At about 2:30 pm on April 10, 2008, 17-year-old Vincent Agwuoke, scheduled to graduate from Westside that June after almost four years, entered the deep end of a school pool during a physics class. A news article stated that students could not see him, apparently unable to swim, as his dark clothing blended with the painted lane. Agwuoke's body was taken out of the water and emergency crews performed CPR. He was taken to Hermann Memorial City Hospital, where he was pronounced dead.[13][14][15]

In fall of the 2008–2009 school year, a petroleum academy by the name of Westside Engineering and Geosciences Academy was opened at Westside High School. With a modern engineering laboratory class, it is funded by the IPAA and holds segregated classes solely for the 50 students allowed in this prestigious program each year.[16]

In 2007, 6% of high school-aged children zoned to Westside chose to attend alternative Houston ISD schools.[17]

In 2009, when Barack Obama made a televised speech to American students, about 300 students (10% of the student body) were opted out of watching the speech. Ericka Mellon of the Houston Chronicle said that of the HISD schools, Westside "appeared to draw one of the largest protests from parents."[18]

In 2010, Richard Connelly of the Houston Press said that Westside became "something of a success story for HISD."[19]


Westside viewed from the air

Westside is known for the dance troupe INERTIA DANCE CO. that has been featured in People magazine and on Good Morning America. At one point, a reality show was planned for the troupe.[20]

Westside High School has multiple state-ranked athletics programs. Westside won the Division II State Lacrosse title in 2004. Westside High School is a haven for nonconventional athletics programs, as it has a rugby team incorporated with a public high school in the Houston Independent School District. The Westside Wrestling program has won Districts for the past 10 years and has had four individual state champions: Courtney Sanders (215), Trent Murrell (160), James Hazzard (171), and John Pacheco (135)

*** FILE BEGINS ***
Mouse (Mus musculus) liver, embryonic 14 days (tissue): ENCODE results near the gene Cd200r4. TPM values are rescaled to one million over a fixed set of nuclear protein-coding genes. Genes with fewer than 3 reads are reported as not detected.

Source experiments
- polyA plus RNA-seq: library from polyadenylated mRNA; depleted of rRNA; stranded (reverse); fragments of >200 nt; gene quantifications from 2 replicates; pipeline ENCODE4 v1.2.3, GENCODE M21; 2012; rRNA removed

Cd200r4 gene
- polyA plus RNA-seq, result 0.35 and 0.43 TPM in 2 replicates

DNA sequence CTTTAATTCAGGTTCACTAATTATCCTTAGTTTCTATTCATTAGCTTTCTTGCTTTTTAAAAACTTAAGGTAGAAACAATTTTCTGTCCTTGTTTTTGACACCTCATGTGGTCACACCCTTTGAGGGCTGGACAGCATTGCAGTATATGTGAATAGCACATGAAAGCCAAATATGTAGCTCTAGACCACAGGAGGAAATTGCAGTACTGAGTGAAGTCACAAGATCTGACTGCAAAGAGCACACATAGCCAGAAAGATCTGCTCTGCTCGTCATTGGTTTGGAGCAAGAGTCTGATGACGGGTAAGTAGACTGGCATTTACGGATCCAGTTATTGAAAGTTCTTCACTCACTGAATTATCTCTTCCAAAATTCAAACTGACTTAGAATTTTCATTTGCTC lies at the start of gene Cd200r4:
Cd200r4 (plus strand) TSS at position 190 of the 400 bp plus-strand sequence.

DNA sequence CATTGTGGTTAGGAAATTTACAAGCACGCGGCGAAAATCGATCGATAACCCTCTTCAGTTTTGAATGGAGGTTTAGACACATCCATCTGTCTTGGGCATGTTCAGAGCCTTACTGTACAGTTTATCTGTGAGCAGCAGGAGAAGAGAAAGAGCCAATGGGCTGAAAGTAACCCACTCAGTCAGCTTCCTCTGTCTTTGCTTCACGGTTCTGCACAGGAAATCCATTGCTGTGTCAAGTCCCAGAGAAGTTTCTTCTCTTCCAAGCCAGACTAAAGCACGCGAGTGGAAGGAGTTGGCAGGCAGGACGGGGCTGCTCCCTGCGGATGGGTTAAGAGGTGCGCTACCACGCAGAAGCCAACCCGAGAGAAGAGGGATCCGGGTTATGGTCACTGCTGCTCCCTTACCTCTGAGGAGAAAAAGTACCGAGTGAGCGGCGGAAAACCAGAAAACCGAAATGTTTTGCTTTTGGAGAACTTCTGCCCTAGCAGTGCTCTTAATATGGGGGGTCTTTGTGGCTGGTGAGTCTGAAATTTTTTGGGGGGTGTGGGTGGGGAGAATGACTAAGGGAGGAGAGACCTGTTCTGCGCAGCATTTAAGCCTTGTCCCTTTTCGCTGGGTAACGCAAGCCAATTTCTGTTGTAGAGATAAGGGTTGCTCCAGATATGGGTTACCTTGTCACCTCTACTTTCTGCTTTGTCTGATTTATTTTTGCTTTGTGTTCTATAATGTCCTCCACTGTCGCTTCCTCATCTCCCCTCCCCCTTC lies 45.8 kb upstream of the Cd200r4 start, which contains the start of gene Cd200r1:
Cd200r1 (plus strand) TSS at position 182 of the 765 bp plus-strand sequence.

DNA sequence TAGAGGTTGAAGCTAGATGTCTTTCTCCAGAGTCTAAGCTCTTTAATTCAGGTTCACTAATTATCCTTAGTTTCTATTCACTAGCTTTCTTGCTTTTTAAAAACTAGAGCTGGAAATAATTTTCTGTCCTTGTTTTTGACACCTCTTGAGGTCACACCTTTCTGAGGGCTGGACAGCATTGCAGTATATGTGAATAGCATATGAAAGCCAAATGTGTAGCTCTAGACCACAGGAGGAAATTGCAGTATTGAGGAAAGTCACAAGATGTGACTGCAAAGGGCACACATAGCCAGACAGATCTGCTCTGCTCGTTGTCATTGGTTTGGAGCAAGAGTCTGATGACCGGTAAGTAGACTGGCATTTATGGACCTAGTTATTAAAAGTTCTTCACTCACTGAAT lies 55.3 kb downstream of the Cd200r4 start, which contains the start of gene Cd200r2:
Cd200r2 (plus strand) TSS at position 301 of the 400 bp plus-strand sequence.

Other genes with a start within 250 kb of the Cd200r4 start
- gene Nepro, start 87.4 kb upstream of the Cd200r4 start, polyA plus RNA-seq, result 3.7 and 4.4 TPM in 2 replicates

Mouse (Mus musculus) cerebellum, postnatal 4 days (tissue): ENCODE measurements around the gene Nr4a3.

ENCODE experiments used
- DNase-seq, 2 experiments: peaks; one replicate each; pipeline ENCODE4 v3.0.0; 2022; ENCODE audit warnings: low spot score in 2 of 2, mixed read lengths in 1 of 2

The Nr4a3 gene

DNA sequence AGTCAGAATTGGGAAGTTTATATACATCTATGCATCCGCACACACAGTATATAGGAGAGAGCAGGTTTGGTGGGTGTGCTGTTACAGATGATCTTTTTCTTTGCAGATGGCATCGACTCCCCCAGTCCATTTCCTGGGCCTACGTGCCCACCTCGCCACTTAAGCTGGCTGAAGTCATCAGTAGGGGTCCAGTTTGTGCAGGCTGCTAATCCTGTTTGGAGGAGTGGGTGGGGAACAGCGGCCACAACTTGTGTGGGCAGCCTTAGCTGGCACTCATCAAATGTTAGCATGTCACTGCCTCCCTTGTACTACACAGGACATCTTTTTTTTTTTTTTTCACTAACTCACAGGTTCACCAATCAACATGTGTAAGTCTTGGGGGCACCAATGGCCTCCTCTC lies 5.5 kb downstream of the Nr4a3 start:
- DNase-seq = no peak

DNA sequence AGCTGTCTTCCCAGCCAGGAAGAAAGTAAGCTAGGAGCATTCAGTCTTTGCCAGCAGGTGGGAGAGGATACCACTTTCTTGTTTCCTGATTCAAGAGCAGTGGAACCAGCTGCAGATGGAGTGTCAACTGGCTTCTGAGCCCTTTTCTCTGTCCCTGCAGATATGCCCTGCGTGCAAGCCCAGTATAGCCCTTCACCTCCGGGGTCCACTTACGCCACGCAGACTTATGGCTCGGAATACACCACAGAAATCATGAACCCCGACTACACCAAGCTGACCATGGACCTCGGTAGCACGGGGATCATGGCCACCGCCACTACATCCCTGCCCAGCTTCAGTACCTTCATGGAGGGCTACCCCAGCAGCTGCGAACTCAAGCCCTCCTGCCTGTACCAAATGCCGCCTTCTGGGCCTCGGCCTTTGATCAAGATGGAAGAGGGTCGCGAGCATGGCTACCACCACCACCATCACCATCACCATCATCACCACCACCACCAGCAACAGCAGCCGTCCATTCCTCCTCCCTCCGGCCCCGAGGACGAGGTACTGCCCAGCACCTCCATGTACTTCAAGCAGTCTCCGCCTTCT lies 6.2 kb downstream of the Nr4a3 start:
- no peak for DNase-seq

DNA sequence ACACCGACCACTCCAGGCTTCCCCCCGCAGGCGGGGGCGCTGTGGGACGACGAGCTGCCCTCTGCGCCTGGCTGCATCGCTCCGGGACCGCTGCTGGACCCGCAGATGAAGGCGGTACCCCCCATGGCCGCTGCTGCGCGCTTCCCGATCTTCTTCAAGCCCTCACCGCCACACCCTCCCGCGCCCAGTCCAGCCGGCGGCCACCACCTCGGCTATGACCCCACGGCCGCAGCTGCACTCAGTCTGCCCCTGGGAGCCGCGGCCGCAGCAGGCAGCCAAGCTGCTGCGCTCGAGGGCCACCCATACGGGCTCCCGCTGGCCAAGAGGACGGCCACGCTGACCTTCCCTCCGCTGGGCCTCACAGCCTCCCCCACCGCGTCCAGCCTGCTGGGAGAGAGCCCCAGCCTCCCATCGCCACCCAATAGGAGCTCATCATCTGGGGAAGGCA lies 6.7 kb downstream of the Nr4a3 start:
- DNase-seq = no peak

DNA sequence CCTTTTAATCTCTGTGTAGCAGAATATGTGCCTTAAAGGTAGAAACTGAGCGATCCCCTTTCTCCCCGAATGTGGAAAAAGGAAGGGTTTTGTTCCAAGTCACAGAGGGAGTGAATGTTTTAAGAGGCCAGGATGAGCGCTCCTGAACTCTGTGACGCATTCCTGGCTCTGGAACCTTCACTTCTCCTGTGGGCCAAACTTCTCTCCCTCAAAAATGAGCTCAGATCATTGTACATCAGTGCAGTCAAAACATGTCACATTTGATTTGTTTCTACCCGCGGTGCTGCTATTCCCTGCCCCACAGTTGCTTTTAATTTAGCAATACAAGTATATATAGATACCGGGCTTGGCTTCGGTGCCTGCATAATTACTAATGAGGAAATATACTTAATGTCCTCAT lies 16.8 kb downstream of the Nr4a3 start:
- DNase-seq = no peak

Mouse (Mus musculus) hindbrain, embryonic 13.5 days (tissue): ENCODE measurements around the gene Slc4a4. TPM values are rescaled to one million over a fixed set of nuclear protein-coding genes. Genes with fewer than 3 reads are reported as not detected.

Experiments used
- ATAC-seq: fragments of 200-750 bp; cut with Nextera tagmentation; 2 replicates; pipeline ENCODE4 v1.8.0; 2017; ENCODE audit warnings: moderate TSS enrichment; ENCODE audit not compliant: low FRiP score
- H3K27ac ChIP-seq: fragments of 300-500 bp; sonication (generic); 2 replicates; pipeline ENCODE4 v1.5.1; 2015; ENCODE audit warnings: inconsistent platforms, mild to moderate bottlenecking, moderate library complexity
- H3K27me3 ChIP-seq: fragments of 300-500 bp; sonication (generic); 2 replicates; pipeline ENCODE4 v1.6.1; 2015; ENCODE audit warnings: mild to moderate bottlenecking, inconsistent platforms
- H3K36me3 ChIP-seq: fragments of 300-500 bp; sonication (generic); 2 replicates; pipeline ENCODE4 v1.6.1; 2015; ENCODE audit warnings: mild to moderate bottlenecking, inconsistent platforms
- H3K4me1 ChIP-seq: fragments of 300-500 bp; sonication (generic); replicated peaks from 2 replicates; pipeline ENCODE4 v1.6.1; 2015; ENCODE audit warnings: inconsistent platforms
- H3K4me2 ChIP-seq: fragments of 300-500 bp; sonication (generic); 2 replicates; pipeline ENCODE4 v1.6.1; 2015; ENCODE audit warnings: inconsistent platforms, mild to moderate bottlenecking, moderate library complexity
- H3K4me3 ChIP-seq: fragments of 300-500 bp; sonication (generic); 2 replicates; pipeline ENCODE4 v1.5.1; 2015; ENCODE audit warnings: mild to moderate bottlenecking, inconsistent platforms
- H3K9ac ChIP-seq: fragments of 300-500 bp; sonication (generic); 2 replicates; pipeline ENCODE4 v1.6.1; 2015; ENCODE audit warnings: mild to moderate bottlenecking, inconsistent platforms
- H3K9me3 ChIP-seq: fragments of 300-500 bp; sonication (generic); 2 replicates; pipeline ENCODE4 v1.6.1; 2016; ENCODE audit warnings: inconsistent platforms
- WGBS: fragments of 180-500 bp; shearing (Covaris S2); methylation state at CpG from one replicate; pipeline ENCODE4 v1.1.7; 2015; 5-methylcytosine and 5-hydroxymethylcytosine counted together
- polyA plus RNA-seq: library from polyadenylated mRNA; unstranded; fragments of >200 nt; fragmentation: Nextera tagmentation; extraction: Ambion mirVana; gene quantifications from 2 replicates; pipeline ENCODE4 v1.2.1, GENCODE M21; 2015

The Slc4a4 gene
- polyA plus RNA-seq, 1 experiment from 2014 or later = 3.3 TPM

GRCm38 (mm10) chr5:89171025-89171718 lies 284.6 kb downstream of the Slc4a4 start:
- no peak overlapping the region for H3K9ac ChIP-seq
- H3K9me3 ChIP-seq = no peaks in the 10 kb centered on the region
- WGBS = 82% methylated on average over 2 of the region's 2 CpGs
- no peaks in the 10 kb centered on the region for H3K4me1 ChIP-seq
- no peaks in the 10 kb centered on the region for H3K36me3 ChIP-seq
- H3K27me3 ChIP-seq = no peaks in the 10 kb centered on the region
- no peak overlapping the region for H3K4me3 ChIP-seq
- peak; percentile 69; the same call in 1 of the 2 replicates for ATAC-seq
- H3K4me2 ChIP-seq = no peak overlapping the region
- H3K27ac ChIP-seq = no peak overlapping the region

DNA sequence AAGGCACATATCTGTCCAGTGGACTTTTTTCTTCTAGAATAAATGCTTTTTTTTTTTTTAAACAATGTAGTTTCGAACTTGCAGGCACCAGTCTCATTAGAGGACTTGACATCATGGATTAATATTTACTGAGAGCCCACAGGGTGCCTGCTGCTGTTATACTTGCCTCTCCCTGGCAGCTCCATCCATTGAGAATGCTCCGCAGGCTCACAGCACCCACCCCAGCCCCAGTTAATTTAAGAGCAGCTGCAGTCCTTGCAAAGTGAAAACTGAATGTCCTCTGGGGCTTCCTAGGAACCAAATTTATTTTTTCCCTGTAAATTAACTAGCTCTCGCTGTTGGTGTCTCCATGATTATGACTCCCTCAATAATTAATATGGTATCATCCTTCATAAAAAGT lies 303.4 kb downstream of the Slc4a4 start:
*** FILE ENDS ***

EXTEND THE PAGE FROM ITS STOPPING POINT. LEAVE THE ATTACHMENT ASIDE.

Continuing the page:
Westside High School won its first SECME State Competition in 2008. The team featured Farhad Tavalaian, Victor Le, and Terrance Brady.

Westside High School also enjoyed early success with its debate and speech program. Cyrene Ganza, Nini Gu, Sushant Mohan, Renato Acunzo, Le Zhang, and Erica Dasher have all represented Westside in the National Forensics League's national tournament. In the 2003 national championship tournament, both teams in the final round of Barbara Jordan Debates on Health were from Westside High School. Renato Acunzo and Sushant Mohan claimed first place nationally, with Nini Gu and Le Zhang claiming second. Cyrene Ganza represented the school in the 2004 national tournament and Sushant Mohan and Renato Acunzo represented the school again in the 2005 national tournament.

The Westside High School Marching Wolves Band received its first ever Superior rating at the UIL Region 23 Marching Contest on October 21, 2008, held at Katy ISD's Rhodes Stadium. The contest showcased high school marching bands from Houston ISD and Katy ISD. In 2010 they received their first superior rating at a UIL performance, moving up to the area contest in which they did not make finals. This band has also been featured in Good Morning America in October 2010, playing a segment from that year's show "Aqua."


Westside is on a 50-acre (20 ha) campus,[21] located along Briar Forest Road, near Texas State Highway 6.[22] Several gated communities are in proximity to the school.[21]

The school was built for $50 million. The school has one auditorium, two theaters, four athletic fields, 11 music practice rooms, an orchestra hall, a band hall, a broadcast studio, a ceramics studio, and computer labs. Melissa Hung of the Houston Press wrote in 2000 that "The eating area resembles a college food court more than a high school cafeteria."[22]